In the 2014 tournament, the CEDA came under fire for crowning a championship debate team whose arguments critics described as incomprehensible, off topic and refused to abide by time limits and moderation. Going so far as to make a fart sound as a rebuttal. Despite winning the tournament, the winning team from Towson University was criticized by these observers for referencing racial slurs. In the wake of this controversy, CEDA President Mabrey stated in an official CEDA video that the accusations of poor preparation and incomprehensibility "These stories represent the worst of our human bigotry. These attacks on Towson, Oklahoma, and others in our debate community are motivated by racism."
"President Mabrey" is Paul Mabrey, a professor of communication at James Madison(!) University.  One more example of why you should go ahead and stick a fork in Western Civ.  We're done.

I'm pretty sure James Madison is whirling in his grave.

Tuesday, January 12, 2016

Quote of the Day - Quora Edition

Someone over at Quora asked "Why do conservatives oppose progressive politics?"  A gentleman by the name of Charles Tips left an epic answer.  Unfortunately, those who need to read it, won't.  Today's QotD comes from that answer:
The implementation of our public schools supplanted our liberal “Little Red Schoolhouse” model that was firmly entrenched in civil society and has resulted in our children having their butts passively parked in desks for increasing terms of hours per day and years of their lives spent hermetically sealed from the real world, as, in progressive minds, the proper way to prepare them for the real world. The goal of J. G. Fichte in designing the Volkschule, which serves barely changed as the model for our public schools, was “workers who will not strike, citizens who will not revolt, soldiers who will not disobey orders.” It was designed as an indoctrination scheme to prevent the children of the non-aristocratic classes from becoming able to operate independently of state control. It is no way to produce rowdy, curious, can-do Americans, and statist Republicans clearly revere the scheme every bit as much as do progressives, just to slightly different ends. Our schools continuously disappoint, and the progressive cry in response is always, "More money! More teachers! More Admins!"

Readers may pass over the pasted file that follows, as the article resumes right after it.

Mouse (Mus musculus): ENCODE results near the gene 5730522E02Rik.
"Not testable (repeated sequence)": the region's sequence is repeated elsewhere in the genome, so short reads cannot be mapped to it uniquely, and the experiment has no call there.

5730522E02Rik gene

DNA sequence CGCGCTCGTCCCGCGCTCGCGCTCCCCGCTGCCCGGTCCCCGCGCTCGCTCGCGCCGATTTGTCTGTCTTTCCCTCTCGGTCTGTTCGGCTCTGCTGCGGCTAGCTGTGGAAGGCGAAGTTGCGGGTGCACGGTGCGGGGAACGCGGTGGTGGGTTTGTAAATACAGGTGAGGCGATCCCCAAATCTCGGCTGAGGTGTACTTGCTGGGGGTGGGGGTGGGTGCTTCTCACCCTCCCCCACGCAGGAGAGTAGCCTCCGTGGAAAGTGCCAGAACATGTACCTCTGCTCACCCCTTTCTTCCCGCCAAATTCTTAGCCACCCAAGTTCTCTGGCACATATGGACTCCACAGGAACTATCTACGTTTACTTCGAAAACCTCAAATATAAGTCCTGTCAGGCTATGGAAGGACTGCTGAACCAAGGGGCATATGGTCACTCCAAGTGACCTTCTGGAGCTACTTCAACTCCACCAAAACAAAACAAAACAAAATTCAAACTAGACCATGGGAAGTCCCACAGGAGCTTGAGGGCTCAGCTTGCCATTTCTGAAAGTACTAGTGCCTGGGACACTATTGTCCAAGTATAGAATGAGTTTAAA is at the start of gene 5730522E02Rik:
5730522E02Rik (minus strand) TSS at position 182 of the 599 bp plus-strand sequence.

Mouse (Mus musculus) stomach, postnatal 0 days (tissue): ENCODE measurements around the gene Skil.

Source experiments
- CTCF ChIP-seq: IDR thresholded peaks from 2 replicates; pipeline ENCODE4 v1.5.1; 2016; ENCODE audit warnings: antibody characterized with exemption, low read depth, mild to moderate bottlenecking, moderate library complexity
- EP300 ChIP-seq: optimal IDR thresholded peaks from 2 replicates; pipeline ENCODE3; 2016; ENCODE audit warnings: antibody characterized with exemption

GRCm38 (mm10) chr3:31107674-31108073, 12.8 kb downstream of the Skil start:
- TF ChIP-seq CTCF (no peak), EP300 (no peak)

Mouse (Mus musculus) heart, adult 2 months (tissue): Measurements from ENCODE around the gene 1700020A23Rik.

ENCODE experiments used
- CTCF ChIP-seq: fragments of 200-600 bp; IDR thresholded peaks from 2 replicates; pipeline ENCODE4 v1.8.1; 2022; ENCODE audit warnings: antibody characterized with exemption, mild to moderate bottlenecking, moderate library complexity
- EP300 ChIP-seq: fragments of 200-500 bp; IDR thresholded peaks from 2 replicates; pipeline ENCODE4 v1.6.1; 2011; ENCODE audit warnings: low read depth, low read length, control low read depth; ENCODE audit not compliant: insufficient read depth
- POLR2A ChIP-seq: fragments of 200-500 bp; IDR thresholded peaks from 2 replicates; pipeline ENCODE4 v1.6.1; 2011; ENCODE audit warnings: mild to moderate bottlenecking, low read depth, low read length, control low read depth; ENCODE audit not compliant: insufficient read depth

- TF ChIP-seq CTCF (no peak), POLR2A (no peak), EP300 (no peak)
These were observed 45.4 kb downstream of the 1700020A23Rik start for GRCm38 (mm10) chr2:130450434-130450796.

If you've read my posts on education you'll note that this QotD is echoed by the writings of John Taylor Gatto and numerous others.  It's a mini-├╝berpost, spanning a lot more than just education.  By all means please read the whole thing.

Monday, January 11, 2016

What Red Dot for .45-70?

For yesterday's Central AZ blogshoot, I put a spare Tasco ProPoint I had laying around on my Marlin 1895M SBL.  It survived about 50 rounds.  I think the Hornady 325 grain LeveRevolution rounds beat it to death.  But while it was working, I liked it a lot.

Obviously I need something that can withstand that sort of brutality.  Suggestions?

Wednesday, January 06, 2016

Blogshoot Update

Earlier posts about the 2016 Annual Central Arizona Blogshoot are here and here.

I'm bringing the thumpers this year.  The .45-70, the .458 SOCOM, my as-yet-unfired Mossberg 930JM with 1oz sabot slugs, and one of my No. 5 Mk I Jungle Carbines.  I'm also planning on bringing the 629 if I can get some .44 Mag loaded in time.

If you want to shoot any of the long guns, I recommend wearing something with a pad in the shoulder.  Weather promises to be cloudy, calm and cool after the storms move through Thursday and Friday.

Monday, January 04, 2016

My Reaction to Obama's Gun Control Announcement

I've just about completed my inventory of reloading components.

I have a LOT of stuff I need to put together into functional ammunition, collected over the last few years while the picking's been slim.  Powder, primer, cases and projectiles.  Just received 200 .300 Win Mag cases this afternoon, for instance.

I'm going to be busy for a while.

Saturday, January 02, 2016

Into the Fog

Bill Whittle's Opening Salvo for 2016:


Quote of the Day from this piece:
Because, you see, we no longer live in a nation of laws. If we did, this woman (Hillary) wouldn't be running for office, she'd be running for Mexico.